We hear this lament often:  “I have antivirus software.  Why did I just get a virus?”  It’s a valid question that deserves some attention.

Before getting to the nuts and bolts let’s go ahead and say it:  Antivirus software will never be enough to protect you from all viruses.  I know that’s frustrating to read, but it is reality.  For the most part, antivirus software stops viruses that it is familiar with and new viruses, which the software is not familiar with, are released every day.  Also, some older viruses morph over time, thus evading detection for a while until the antivirus software is updated.

Picking the right antivirus software helps, but even that is not 100% effective.  Which antivirus software is the best?  That’s a moving target that changes with almost every review that we read.  The various antivirus software are constantly changing as are the test methods.  We’re left picking a software that is well known, reasonably well rated and with which we have a track record.  Using something that’s free is not a good idea, by the way.  How much time can the software makers really put into the software if it’s free?  Not enough, in our view.  Often, the free versions are not licensed for commercial environments, by the way.

In the end we follow this recipe to improve our odds of success:

  1. In a corporate network we prefer antivirus software that has a central console where we can view the status of each PC and manage the updates and scans. Centralized management is a time saver, which means lower ongoing costs and a greater likelihood that antivirus will actually get the attention it deserves.  And, this type of antivirus software is actually less costly than the kind you would buy for your home PC.  Bonus!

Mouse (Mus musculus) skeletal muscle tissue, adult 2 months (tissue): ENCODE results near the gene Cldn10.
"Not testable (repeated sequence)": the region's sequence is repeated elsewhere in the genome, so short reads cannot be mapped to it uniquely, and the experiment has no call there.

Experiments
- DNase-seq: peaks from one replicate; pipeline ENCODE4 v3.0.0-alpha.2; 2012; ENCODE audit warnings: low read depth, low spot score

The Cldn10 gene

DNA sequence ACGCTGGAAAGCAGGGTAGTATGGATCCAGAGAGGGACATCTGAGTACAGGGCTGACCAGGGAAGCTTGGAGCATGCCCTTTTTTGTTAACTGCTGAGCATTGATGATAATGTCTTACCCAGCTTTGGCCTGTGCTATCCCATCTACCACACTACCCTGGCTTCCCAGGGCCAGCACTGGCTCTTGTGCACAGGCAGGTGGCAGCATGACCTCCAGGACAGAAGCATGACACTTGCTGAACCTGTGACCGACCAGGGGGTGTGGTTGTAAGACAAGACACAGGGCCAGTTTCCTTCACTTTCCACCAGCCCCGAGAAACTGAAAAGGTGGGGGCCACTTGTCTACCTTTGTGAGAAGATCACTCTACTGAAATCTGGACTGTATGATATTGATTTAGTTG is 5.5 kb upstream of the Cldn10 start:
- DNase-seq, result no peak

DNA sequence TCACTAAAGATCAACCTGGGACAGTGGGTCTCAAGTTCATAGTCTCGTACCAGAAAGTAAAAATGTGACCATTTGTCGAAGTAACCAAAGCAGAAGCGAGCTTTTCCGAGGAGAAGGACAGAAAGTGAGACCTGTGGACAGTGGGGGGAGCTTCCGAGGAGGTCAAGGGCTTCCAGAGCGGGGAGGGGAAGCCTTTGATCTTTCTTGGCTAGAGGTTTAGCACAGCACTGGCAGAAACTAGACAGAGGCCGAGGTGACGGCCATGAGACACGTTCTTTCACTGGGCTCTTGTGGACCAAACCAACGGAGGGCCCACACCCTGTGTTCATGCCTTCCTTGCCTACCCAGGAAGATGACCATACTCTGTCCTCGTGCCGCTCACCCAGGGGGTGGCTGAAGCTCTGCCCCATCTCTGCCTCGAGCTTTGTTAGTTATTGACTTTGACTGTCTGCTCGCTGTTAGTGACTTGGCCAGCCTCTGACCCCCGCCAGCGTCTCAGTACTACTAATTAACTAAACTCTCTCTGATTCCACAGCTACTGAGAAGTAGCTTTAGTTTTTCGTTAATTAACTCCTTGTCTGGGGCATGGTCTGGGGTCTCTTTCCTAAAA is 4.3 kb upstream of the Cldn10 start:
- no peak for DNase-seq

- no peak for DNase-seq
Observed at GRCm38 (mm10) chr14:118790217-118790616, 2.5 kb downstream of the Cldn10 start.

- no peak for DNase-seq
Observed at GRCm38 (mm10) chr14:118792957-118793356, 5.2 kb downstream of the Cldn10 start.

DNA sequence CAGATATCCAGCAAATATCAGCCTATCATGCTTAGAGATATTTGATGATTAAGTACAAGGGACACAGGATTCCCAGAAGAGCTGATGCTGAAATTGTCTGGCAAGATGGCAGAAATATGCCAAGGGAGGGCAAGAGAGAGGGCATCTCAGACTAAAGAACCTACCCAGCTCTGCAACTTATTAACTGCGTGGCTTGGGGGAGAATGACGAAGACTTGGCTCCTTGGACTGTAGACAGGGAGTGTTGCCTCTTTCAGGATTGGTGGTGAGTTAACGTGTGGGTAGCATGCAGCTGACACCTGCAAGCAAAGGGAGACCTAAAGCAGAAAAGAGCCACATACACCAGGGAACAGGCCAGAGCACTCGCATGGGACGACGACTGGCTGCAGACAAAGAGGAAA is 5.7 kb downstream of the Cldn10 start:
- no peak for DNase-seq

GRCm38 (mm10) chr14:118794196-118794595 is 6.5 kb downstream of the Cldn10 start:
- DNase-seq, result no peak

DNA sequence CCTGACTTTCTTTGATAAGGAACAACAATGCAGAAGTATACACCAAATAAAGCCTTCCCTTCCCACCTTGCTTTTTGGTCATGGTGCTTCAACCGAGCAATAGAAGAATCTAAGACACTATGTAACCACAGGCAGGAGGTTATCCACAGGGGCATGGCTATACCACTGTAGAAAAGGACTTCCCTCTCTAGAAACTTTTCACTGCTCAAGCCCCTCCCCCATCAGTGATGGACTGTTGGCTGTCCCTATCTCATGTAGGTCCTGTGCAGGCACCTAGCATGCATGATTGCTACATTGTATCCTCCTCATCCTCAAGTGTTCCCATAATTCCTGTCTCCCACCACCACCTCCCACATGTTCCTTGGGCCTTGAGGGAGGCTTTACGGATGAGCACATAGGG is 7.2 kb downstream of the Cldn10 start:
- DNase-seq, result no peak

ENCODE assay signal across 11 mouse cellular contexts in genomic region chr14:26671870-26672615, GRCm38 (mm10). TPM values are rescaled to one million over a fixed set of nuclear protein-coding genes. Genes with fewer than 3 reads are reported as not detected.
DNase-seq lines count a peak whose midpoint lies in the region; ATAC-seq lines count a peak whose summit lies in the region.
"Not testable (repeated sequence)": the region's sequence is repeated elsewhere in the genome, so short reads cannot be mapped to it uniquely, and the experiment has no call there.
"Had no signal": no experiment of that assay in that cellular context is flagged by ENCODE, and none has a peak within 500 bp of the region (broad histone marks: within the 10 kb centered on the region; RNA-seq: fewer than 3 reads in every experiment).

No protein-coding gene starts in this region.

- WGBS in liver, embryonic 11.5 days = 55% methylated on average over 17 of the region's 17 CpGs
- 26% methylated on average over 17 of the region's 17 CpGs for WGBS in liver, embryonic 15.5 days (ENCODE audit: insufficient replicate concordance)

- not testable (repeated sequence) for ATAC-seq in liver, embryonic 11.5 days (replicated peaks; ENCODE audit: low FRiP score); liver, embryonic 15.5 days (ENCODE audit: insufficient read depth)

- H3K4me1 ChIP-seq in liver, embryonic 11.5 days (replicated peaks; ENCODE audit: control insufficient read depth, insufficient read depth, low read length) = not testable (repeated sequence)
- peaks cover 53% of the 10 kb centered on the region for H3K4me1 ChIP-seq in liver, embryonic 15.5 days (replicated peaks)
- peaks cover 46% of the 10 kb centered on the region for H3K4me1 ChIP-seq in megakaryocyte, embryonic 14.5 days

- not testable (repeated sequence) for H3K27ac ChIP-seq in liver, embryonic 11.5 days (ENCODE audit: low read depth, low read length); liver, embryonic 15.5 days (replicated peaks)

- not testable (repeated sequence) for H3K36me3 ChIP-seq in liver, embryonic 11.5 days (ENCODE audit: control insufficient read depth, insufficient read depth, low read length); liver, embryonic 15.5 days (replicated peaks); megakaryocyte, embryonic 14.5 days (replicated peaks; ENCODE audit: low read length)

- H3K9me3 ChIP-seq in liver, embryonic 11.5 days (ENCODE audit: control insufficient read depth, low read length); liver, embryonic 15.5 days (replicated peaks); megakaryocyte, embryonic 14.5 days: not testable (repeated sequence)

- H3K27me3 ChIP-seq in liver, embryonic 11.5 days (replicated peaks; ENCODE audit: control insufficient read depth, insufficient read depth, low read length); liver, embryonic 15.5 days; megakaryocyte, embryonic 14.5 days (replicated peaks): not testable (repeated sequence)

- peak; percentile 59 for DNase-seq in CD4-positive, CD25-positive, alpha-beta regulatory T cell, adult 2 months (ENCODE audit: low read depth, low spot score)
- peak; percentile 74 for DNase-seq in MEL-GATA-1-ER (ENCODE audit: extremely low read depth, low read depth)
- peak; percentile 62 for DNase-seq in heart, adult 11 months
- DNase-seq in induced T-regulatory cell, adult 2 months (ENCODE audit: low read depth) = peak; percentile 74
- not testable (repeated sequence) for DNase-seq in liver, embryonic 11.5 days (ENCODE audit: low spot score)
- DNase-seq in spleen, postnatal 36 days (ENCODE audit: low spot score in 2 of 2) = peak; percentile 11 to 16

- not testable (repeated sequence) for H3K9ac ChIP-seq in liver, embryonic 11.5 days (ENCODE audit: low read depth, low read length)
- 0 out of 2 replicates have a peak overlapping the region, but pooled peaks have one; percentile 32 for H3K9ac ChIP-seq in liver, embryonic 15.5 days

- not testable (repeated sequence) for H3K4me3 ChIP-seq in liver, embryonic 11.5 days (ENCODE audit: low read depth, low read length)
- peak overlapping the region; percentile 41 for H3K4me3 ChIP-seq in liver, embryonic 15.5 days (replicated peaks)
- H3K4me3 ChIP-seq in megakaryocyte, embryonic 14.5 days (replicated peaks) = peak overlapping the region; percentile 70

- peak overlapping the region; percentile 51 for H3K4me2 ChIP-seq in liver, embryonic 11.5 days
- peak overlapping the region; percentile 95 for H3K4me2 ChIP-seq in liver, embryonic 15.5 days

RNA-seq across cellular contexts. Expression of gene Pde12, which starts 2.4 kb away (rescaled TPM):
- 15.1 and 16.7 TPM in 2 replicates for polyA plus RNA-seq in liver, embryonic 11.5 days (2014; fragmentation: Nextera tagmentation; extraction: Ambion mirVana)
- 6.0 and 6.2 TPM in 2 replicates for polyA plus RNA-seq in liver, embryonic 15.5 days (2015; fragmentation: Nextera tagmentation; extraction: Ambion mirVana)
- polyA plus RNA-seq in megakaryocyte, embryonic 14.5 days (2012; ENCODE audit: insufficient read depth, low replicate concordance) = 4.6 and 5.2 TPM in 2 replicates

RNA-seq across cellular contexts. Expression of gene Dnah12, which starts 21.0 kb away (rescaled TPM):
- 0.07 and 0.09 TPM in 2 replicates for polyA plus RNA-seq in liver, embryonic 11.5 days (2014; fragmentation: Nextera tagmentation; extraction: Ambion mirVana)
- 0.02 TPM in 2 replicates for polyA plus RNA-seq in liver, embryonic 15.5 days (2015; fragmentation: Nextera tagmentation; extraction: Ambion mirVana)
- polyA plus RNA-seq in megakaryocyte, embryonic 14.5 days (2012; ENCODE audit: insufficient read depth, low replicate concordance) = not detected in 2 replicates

2. Utilize a spam filtering service that quarantines nefarious emails before they reach your systems. Some spam emails contain viral links or payloads, so why not catch them before they get to you.
  3. Utilize a business-grade firewall that can block certain countries as well as certain email attachments. If you don’t do business in Ukraine why allow emails from there?  And, some email attachments are notoriously dangerous.
  4. User education is a kay factor. If you’re not sure about a link in an email why click it just to find out if it’s ok?  Stop!  Ask your IT provider for guidance.
  5. Any software that is widely used such as Windows, Microsoft Office and Adobe products are huge targets for the folks who write viruses.  We can automate the process of keeping these up to date with the latest security patches.

Doing these things will help.  Need more info?  Contact SCA today at 678-401-2465, or email us at itresource@sca-atl.com.